Pennsylvania Treasurer Stacy Garrity, Center for Rural Pennsylvania Board Chairman Sen. Gene Yaw (R-23), Center for Rural Pennsylvania Vice Chairman Rep. Eddie Day Pashinski (D-121), and Center for Rural Pennsylvania Executive Director Dr. Kyle C. Kopko announced the findings of a study analyzing the differences in how residents of rural counties use and benefit from the PA 529 College & Career Savings Program compared to residents of urban counties.
The analysis, performed by the Center for Rural Pennsylvania at the request of the Pennsylvania Treasury Department, concluded that urban county beneficiaries of PA 529 accounts have more savings for postsecondary education than rural account beneficiaries even after taking into account various statistical factors. Treasurer Garrity said the report shows the importance of emphasizing outreach to rural counties across Pennsylvania, which she has focused on since taking office.
“Every Pennsylvanian deserves access to quality postsecondary education opportunities – whether that means a four-year university, community college, technical school or an apprenticeship,” Treasurer Garrity said. “This report shows that we’re doing the right thing by increasing our outreach to our rural counties, which are all too often forgotten in Harrisburg. As a lifelong resident of Bradford County, one of our most rural counties, I’m committed to making sure every corner of the state understands the benefits of PA 529. I’ve visited every county in Pennsylvania each of the last two years, and I always talk about the benefits of PA 529 and how saving with PA 529 can help families reach their education goals.”
Between January 2018 and March 2022, more than 60 percent of all contributions to PA 529 accounts, went to PA 529 Investment Plan (IP) accounts in the 19 counties defined as urban by the Center for Rural Pennsylvania.
“The Center for Rural Pennsylvania was pleased to partner with the Treasury Department to analyze its data and publish this new research,” said Chairman Sen. Yaw. “This report will help raise awareness among rural residents about PA 529 accounts and how these accounts may be useful to them to save for future education and workforce training needs.”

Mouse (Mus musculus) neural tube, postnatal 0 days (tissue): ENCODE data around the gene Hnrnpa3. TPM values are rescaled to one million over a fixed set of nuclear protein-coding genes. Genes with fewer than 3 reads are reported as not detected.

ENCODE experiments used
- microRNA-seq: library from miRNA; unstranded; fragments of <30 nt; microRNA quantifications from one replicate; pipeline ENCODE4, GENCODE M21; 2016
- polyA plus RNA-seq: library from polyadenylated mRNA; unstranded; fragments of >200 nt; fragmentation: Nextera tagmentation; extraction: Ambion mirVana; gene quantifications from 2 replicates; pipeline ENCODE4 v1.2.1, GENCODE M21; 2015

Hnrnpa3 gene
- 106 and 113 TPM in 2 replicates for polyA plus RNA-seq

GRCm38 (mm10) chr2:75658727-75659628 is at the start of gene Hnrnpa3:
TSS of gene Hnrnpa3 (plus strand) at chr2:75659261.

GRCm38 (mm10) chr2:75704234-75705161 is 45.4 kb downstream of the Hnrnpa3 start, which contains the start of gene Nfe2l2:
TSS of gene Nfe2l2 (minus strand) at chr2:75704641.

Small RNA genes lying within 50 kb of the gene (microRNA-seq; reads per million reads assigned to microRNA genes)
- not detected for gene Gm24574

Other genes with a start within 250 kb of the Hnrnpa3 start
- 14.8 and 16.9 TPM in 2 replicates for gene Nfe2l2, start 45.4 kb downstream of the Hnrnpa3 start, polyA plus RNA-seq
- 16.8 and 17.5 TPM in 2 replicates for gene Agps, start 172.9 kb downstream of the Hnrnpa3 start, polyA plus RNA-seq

“As a former teacher, I know how important a quality education is for a student’s long-term success,” said Vice Chairman Rep. Pashinski. “PA 529 savings accounts can make quality post-secondary education possible and affordable for more families.”
“The data presented in this report yield several important findings,” said Dr. Kyle C. Kopko, Center for Rural Pennsylvania Executive Director. “Chief among them is the finding that there is a gap in 529 plan contribution levels between rural and urban account holders – even after accounting for a range of statistical factors that may influence contributions.”
The report, Differences in Rural and Urban PA 529 Education Savings Accounts, 2018-2022, also found a sharp increase in PA 529 contribution amounts during the third and fourth quarters of 2021. This followed action by the U.S. Department of the Treasury to offer advances on the Child Tax Credit, allowing parents making less than $400,000 filing jointly to receive part of their CTC reimbursement as monthly checks. However, the report concluded that more evidence is needed as to whether those policy changes contributed to the increase.